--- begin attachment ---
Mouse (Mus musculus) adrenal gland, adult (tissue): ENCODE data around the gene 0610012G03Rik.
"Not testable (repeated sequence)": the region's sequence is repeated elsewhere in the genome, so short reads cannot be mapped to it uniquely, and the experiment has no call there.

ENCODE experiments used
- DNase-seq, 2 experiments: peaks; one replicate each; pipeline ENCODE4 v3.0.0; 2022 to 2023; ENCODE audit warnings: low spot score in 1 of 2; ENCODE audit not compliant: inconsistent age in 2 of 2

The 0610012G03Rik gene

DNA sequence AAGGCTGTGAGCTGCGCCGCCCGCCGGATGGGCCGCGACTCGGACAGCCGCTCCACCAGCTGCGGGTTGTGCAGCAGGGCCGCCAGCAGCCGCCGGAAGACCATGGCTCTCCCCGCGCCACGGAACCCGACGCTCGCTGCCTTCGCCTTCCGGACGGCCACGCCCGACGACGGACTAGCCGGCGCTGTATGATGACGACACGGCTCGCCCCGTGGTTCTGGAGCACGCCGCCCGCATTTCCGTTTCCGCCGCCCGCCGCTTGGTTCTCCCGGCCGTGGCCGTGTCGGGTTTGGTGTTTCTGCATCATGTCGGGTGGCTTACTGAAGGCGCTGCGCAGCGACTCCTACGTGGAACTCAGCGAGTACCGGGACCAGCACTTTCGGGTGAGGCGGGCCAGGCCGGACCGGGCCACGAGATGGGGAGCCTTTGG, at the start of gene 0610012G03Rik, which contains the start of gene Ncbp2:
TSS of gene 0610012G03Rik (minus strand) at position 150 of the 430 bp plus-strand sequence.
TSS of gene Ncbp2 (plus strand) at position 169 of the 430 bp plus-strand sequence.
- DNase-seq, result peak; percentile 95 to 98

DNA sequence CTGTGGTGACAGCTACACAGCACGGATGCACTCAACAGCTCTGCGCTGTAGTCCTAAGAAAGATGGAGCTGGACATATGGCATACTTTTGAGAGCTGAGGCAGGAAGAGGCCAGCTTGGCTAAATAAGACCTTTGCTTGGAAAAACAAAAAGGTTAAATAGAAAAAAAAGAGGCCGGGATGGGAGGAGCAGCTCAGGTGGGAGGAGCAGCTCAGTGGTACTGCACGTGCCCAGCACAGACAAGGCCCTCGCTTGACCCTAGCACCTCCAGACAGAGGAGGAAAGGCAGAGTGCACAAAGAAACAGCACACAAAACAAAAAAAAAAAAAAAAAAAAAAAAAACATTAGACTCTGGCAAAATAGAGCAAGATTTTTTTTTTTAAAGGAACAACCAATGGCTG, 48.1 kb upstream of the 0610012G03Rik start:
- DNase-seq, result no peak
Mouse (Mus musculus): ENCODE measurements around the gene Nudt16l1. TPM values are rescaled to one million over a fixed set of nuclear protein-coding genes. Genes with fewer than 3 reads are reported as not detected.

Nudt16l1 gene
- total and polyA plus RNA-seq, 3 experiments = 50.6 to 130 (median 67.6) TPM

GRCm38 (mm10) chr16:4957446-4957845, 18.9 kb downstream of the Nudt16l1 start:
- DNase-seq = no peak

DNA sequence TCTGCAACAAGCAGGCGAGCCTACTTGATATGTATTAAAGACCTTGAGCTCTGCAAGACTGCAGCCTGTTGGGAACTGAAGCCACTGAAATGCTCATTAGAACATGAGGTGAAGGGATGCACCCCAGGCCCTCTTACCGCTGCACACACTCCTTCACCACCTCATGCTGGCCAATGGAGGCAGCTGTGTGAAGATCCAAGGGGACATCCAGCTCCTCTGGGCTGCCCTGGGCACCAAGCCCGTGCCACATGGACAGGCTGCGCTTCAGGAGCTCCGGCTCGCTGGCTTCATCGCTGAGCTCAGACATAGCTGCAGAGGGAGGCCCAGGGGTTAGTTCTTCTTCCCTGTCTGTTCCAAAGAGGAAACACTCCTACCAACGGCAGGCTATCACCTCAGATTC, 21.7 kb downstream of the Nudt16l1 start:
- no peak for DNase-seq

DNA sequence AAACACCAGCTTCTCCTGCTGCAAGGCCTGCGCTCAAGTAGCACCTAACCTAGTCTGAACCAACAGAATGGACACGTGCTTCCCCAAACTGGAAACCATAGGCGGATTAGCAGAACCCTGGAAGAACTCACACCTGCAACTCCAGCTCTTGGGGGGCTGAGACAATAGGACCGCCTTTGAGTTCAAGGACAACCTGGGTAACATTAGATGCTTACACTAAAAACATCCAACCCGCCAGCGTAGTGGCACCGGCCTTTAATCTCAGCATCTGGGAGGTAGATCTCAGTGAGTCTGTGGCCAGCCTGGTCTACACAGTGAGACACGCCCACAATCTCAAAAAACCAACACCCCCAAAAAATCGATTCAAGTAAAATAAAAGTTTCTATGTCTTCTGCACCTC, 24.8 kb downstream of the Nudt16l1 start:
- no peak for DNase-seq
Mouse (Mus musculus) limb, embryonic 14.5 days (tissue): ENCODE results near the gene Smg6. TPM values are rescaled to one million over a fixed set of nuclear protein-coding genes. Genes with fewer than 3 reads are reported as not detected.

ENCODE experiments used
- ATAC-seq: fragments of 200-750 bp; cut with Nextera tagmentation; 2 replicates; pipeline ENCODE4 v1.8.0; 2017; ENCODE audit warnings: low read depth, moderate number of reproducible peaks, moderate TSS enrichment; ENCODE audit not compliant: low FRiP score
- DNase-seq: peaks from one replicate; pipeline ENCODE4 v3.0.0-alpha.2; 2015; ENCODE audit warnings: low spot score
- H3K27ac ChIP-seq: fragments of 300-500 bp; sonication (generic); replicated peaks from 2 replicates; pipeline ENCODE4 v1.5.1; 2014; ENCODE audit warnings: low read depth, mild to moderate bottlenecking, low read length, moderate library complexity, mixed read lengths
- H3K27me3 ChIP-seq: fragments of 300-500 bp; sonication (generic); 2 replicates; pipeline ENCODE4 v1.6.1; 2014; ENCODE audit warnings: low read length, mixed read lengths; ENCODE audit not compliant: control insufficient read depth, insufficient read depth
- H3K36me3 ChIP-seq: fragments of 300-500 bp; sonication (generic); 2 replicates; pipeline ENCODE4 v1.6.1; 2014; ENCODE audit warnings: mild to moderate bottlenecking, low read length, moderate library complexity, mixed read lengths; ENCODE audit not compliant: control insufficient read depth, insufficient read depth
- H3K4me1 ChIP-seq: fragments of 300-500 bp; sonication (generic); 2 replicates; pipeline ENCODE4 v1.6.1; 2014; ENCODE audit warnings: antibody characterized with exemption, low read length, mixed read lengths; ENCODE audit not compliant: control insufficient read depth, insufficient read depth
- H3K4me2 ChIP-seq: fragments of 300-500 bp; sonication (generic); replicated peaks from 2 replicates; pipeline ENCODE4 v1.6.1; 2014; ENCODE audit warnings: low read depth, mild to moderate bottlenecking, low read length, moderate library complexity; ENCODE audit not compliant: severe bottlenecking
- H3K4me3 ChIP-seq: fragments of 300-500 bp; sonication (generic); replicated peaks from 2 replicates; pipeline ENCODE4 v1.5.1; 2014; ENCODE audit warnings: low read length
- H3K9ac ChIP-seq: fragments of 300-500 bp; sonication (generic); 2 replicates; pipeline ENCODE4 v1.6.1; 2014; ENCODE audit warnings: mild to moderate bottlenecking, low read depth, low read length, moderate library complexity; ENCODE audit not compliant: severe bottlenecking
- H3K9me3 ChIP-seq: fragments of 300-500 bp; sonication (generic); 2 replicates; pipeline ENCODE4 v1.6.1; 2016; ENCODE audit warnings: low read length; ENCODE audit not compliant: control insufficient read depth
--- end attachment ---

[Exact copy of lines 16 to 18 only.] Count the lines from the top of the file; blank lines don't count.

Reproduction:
- DNase-seq = no peak

DNA sequence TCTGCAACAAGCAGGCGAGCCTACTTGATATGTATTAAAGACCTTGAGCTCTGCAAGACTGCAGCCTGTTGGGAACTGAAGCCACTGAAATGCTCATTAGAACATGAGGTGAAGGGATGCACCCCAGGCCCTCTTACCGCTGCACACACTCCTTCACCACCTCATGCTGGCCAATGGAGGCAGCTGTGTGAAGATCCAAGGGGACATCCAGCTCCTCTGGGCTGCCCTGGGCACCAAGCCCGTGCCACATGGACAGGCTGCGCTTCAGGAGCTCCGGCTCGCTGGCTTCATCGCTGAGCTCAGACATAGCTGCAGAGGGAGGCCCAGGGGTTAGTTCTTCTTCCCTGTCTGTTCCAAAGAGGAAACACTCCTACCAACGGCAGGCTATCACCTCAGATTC, 21.7 kb downstream of the Nudt16l1 start:
- no peak for DNase-seq